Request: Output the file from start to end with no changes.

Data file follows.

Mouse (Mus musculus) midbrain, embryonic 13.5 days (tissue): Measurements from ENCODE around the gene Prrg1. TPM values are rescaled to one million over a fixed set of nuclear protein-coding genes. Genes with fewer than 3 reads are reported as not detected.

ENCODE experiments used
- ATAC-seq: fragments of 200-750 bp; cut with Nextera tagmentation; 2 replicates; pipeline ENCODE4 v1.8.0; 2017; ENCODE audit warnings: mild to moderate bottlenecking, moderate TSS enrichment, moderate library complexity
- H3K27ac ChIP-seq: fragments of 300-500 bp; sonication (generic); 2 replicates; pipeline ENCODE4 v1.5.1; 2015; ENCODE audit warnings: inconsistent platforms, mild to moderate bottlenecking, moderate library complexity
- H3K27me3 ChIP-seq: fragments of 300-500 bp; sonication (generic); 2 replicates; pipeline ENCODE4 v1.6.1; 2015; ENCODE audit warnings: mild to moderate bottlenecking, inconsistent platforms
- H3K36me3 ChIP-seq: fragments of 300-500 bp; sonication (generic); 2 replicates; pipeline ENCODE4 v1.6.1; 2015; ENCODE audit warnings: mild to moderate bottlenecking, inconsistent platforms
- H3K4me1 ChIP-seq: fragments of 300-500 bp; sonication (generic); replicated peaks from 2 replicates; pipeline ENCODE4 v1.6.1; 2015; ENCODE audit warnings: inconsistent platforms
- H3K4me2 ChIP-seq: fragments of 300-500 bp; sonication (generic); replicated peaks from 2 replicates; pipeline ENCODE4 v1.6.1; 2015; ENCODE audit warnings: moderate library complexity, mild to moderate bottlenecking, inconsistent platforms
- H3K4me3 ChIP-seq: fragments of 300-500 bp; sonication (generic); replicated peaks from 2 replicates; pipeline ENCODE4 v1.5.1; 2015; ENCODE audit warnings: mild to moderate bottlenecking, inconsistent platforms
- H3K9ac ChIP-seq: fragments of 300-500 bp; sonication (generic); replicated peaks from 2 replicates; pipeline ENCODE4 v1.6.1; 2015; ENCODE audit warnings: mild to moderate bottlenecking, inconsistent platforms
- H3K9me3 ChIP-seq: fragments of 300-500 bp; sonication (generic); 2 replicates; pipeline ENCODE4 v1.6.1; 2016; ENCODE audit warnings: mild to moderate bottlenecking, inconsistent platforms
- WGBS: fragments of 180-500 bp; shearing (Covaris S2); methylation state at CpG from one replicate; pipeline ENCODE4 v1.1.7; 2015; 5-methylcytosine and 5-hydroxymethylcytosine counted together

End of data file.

Mouse (Mus musculus) midbrain, embryonic 13.5 days (tissue): Measurements from ENCODE around the gene Prrg1. TPM values are rescaled to one million over a fixed set of nuclear protein-coding genes. Genes with fewer than 3 reads are reported as not detected.

ENCODE experiments used
- ATAC-seq: fragments of 200-750 bp; cut with Nextera tagmentation; 2 replicates; pipeline ENCODE4 v1.8.0; 2017; ENCODE audit warnings: mild to moderate bottlenecking, moderate TSS enrichment, moderate library complexity
- H3K27ac ChIP-seq: fragments of 300-500 bp; sonication (generic); 2 replicates; pipeline ENCODE4 v1.5.1; 2015; ENCODE audit warnings: inconsistent platforms, mild to moderate bottlenecking, moderate library complexity
- H3K27me3 ChIP-seq: fragments of 300-500 bp; sonication (generic); 2 replicates; pipeline ENCODE4 v1.6.1; 2015; ENCODE audit warnings: mild to moderate bottlenecking, inconsistent platforms
- H3K36me3 ChIP-seq: fragments of 300-500 bp; sonication (generic); 2 replicates; pipeline ENCODE4 v1.6.1; 2015; ENCODE audit warnings: mild to moderate bottlenecking, inconsistent platforms
- H3K4me1 ChIP-seq: fragments of 300-500 bp; sonication (generic); replicated peaks from 2 replicates; pipeline ENCODE4 v1.6.1; 2015; ENCODE audit warnings: inconsistent platforms
- H3K4me2 ChIP-seq: fragments of 300-500 bp; sonication (generic); replicated peaks from 2 replicates; pipeline ENCODE4 v1.6.1; 2015; ENCODE audit warnings: moderate library complexity, mild to moderate bottlenecking, inconsistent platforms
- H3K4me3 ChIP-seq: fragments of 300-500 bp; sonication (generic); replicated peaks from 2 replicates; pipeline ENCODE4 v1.5.1; 2015; ENCODE audit warnings: mild to moderate bottlenecking, inconsistent platforms
- H3K9ac ChIP-seq: fragments of 300-500 bp; sonication (generic); replicated peaks from 2 replicates; pipeline ENCODE4 v1.6.1; 2015; ENCODE audit warnings: mild to moderate bottlenecking, inconsistent platforms
- H3K9me3 ChIP-seq: fragments of 300-500 bp; sonication (generic); 2 replicates; pipeline ENCODE4 v1.6.1; 2016; ENCODE audit warnings: mild to moderate bottlenecking, inconsistent platforms
- WGBS: fragments of 180-500 bp; shearing (Covaris S2); methylation state at CpG from one replicate; pipeline ENCODE4 v1.1.7; 2015; 5-methylcytosine and 5-hydroxymethylcytosine counted together